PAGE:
Allow only public use of the internet. Parents should only allow their children to use the internet in a common, public space in the house. Don’t let children use any devices connected to the internet in bedrooms or other private places, especially not at night. Consider having just one family computer, or tablet device, kept in the living room where you can always monitor what your children are seeing and doing. And keep all devices password-protected so that parents have to unlock them for children to use. The organization Protect Young Eyes, warns parents to protect their kids from the “toxic trio” – bedrooms, boredom, and darkness – that increases the chances for digital temptations and harm.
Lastly, consider purchasing a filter or parental control software for all family internet devices. There are several good parental control and filter software options available today that block explicit videos and images, allow parents to block certain websites and apps, manage screen time, and monitor websites, texts, and more. Given how prevalent pornography and other illicit material is online, these tools can be effective in blocking sexual and violent content from children’s view. However, be aware that filters will not catch all inappropriate material, particularly, they won’t block out LGBT content unless it is sexual or pornographic in nature.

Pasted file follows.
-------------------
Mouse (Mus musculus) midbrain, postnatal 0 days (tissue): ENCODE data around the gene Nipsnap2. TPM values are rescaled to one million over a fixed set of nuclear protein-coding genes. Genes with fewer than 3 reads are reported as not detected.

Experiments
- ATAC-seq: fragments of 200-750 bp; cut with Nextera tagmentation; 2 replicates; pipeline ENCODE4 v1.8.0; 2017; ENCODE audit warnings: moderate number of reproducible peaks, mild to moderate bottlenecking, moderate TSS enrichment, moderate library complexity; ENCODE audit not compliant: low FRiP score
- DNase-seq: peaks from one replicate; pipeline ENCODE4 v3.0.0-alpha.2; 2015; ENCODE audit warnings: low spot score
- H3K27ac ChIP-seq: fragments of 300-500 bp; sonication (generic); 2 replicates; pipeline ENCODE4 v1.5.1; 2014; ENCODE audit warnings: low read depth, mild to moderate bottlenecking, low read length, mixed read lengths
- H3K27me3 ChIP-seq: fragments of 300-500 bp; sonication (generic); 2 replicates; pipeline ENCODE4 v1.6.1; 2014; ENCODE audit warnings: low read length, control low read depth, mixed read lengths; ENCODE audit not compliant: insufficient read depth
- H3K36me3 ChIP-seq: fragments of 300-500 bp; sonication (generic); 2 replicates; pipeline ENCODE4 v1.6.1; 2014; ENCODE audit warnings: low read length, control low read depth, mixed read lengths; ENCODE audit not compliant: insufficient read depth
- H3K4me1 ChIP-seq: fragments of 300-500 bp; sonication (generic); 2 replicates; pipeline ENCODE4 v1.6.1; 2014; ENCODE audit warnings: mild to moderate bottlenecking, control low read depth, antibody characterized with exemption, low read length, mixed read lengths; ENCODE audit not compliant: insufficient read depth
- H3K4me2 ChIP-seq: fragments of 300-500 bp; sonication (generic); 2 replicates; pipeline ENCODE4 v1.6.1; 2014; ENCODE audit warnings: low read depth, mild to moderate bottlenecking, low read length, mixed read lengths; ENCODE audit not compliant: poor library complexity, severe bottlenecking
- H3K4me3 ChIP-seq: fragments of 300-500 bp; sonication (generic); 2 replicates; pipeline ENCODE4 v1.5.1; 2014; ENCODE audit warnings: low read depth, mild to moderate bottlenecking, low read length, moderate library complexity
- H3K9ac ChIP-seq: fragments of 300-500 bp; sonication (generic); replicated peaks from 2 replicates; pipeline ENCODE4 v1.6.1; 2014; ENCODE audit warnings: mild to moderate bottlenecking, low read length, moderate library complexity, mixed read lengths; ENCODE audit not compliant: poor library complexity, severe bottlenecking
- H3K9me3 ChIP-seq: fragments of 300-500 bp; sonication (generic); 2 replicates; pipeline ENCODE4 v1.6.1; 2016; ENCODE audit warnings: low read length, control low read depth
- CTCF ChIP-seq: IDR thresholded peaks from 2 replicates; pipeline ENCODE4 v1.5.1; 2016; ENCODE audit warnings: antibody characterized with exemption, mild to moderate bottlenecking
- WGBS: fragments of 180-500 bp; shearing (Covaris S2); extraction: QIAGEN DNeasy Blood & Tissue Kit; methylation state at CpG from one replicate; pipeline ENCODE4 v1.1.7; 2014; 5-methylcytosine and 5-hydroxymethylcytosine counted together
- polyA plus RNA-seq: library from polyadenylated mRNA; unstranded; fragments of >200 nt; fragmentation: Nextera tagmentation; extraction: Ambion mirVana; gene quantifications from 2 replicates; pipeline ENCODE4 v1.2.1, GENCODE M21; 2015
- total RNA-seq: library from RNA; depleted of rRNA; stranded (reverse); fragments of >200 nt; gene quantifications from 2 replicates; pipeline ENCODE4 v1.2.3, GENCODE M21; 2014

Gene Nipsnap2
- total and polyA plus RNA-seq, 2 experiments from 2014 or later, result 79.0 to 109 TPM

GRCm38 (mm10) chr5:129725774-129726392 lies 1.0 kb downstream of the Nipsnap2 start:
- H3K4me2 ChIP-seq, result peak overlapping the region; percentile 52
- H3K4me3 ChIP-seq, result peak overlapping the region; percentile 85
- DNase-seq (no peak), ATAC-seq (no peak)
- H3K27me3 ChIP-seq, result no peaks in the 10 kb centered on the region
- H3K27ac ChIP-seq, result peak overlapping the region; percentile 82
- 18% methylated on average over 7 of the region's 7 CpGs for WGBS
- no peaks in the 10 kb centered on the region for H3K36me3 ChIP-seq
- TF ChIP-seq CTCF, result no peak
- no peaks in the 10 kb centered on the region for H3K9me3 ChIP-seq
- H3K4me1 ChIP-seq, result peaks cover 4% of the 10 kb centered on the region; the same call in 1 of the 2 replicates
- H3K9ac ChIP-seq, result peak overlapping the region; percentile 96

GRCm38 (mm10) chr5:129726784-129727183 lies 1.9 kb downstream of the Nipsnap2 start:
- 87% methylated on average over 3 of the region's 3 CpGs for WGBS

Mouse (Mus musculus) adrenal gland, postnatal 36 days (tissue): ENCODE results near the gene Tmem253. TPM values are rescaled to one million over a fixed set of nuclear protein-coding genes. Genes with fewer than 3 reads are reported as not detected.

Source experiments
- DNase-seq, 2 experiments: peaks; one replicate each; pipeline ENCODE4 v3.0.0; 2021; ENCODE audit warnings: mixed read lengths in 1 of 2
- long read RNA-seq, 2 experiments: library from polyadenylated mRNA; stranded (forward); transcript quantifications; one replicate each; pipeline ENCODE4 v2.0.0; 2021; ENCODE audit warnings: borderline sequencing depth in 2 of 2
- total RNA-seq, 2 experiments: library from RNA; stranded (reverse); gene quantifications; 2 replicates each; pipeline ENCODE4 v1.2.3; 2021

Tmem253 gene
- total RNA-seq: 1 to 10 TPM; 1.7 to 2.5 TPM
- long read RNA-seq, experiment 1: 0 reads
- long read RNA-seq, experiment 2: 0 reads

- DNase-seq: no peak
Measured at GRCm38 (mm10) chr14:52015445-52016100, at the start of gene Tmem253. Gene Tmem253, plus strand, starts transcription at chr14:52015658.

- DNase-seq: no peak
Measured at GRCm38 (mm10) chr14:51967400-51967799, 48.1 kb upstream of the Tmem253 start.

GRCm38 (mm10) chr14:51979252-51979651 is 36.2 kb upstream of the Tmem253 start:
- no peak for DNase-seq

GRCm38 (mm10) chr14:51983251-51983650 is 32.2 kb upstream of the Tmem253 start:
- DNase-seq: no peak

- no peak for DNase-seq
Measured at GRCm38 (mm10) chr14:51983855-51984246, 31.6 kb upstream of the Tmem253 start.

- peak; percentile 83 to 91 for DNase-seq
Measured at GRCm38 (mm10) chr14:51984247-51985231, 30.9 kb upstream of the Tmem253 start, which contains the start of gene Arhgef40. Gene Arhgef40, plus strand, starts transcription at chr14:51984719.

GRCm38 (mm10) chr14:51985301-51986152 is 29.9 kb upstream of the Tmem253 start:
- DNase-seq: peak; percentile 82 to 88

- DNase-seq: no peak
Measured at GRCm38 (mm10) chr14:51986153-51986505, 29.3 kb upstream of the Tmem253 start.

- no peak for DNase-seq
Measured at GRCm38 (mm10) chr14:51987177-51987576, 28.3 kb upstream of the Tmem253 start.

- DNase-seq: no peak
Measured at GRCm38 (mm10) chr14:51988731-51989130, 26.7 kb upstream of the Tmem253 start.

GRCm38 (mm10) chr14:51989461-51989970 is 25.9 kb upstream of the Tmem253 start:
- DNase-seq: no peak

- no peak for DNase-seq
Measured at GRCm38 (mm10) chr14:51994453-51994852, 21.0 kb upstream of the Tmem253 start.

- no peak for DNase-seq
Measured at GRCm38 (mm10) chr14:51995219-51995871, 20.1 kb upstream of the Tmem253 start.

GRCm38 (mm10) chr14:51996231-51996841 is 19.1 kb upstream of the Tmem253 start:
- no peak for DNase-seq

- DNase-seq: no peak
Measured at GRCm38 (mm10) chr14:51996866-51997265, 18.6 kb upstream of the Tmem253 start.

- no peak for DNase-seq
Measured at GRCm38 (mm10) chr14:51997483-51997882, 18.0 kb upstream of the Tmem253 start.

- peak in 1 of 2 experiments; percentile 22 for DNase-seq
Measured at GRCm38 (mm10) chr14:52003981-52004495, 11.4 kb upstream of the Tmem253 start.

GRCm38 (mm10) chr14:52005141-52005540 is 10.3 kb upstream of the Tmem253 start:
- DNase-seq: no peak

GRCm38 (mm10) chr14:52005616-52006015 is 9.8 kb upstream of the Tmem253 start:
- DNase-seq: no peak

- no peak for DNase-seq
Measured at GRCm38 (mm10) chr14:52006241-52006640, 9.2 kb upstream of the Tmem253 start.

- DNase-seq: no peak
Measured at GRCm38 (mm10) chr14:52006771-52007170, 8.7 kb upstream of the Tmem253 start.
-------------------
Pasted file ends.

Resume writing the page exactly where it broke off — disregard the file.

These are just a few examples of steps parents can take now to protect their children. For more ideas on what you can do as a parent and information on practical tools available, see the Ethics and Public Policy Center’s new Technology Guide for Parents.
Many of these measures will likely sound extreme to the people around us. Even friends who are parents may think you’re being a Luddite, but it is far better to ban or delay these technologies in your home and face the challenges of battling your kids or the social snubbing of others than to embrace them and surrender your child’s soul to the voices of strangers online who do not have your child’s best interests at heart.
You are your child’s parent. Don’t abdicate your most fundamental role in their lives by being too passive and permissive about their use of social media and the internet.
Clare Morell is a Policy Analyst at the Ethics and Public Policy Center, where she works on EPPC’s Big Tech Project. Prior to joining EPPC, Ms. Morell worked in both the White House Counsel’s Office and the Department of Justice, as well as in the private and non-profit sectors.
Image: Quinn Dombroski on Flikr via Creative Commons